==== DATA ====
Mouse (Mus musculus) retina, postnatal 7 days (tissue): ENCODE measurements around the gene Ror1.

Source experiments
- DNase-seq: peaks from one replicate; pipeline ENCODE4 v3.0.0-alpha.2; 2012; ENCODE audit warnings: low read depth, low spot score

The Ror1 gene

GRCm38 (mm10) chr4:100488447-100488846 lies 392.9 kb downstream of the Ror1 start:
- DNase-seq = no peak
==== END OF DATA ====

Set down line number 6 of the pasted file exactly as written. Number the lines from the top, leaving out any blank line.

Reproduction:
- DNase-seq = no peak